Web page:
Alternative DSM-5 Model Personality Disorders


In the following alternative DSM-5 model, personality disorders are characterized by impairments in personality functioning and pathological personality traits. The specific personality disorder diagnoses that may be derived from this model include antisocial, avoidant, borderline, narcissistic, obsessive-compulsive, and schizotypal personality dis orders. This approach also includes a diagnosis of personality disorder—trait specified (PD-TS) that can be made when a personality disorder is considered present but the crite ria for a specific disorder are not met.

General Criteria for Personality Disorder

The essential features of a personality disorder are

  1. Moderateorgreaterimpairmentinpersonality(self/interpersonal)functioning.
  2. One or more pathological personality traits.
  3. The impairments in personality functioning and the individual’s personality trait expression are relatively inflexible and pervasive across a broad range of personal and social situations.
  4. The impairments in personality functioning and the individual’s personality trait expression are relatively stable across time, with onsets that can be traced back to at least adolescence or early adulthood.
  5. The impairments in personality functioning and the individual’s personality trait expression are not better explained by another mental disorder.
  6. The impairments in personality functioning and the individual’s personality trait expression are not solely attributable to the physiological effects of a substance or another medical condition (e.g., severe head trauma).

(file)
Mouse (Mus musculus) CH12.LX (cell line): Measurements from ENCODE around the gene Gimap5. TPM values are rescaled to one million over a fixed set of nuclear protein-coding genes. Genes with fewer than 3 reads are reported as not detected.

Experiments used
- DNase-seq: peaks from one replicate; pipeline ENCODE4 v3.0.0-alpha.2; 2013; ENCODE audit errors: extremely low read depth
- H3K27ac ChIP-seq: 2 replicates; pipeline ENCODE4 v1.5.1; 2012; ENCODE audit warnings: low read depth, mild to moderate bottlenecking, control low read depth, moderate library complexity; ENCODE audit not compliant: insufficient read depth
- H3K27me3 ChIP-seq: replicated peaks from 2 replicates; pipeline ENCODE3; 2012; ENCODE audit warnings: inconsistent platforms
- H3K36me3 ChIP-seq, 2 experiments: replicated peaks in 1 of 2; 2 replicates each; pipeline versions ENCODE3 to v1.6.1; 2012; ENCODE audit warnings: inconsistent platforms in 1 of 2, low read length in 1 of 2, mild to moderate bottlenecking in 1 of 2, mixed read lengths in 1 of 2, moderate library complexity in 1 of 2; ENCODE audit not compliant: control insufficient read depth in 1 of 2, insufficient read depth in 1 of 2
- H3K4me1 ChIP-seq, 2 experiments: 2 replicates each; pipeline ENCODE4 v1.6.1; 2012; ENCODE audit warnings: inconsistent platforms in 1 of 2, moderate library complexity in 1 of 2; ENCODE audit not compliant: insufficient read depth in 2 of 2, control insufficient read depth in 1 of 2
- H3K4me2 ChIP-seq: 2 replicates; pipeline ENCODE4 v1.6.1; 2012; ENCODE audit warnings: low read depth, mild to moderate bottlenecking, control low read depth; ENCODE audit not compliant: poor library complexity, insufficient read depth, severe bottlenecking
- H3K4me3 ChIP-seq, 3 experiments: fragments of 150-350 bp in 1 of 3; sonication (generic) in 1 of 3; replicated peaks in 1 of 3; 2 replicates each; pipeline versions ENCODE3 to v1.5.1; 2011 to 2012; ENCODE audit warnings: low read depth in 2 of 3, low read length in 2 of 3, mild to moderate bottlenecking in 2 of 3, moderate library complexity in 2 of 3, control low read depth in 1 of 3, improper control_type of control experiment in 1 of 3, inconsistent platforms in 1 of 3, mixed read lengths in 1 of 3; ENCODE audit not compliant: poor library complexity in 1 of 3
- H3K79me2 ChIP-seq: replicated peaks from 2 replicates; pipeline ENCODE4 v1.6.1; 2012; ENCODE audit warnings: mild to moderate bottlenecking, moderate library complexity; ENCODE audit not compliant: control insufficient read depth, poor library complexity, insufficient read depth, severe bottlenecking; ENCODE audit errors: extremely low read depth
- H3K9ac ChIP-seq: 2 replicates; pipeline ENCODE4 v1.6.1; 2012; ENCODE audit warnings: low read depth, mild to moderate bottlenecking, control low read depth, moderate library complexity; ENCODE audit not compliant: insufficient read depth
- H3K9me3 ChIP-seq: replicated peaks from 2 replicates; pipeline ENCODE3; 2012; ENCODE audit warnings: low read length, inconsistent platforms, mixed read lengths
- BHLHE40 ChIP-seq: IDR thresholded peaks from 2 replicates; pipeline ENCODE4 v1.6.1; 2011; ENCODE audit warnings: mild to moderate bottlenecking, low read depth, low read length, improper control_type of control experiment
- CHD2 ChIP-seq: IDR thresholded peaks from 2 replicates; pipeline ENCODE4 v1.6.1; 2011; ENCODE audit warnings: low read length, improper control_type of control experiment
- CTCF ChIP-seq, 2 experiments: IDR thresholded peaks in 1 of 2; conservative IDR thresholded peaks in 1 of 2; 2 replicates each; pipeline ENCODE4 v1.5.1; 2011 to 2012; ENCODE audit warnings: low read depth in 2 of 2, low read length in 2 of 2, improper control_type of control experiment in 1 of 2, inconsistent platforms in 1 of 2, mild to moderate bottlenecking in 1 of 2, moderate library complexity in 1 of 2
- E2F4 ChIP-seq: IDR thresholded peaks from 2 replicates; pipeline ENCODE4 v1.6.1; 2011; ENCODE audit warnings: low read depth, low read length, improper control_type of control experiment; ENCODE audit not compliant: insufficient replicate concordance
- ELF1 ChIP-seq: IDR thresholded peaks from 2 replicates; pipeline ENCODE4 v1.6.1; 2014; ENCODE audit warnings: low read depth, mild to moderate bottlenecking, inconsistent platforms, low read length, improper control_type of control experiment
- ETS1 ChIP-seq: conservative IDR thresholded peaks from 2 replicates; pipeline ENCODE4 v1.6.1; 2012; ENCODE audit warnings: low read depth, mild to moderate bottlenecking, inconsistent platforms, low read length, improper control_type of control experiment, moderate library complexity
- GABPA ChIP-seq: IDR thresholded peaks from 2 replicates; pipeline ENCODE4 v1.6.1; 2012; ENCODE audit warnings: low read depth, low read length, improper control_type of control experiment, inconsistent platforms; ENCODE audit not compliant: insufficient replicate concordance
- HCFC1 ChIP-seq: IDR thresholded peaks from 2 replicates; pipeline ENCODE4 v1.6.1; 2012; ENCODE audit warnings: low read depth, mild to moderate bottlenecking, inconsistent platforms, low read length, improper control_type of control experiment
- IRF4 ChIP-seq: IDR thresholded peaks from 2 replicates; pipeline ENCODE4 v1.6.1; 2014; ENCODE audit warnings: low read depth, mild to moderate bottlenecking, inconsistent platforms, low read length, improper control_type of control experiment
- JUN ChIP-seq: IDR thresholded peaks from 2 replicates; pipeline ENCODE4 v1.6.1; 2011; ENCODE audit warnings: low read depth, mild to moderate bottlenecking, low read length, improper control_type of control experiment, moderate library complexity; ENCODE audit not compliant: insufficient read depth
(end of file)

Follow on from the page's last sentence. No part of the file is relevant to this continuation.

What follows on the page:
7. The impairments in personality functioning and the individual’s personality trait expression are not better understood as normal for an individual’s developmental stage or sociocultural environment.

A diagnosis of a personality disorder requires two determinations: 1) an assessment of the level of impairment in personality functioning, w^hich is needed for Criterion A, and 2) an evaluation of pathological personality traits, which is required for Criterion B. The impairments in personality functioning and personality trait expression are relatively inflex ible and pervasive across a broad range of personal and social situations (Criterion C); relatively stable across time, with onsets that can be traced back to at least adolescence or early adulthood (Criterion D); not better explained by another mental disorder (Criterion E); not attributable to the effects of a substance or another medical condition (Criterion F); and not better understood as normal for an individual’s developmental stage or sociocul tural environment (Criterion G). All Section III personality disorders described by criteria sets, as well as PD-TS, meet these general criteria, by definition.

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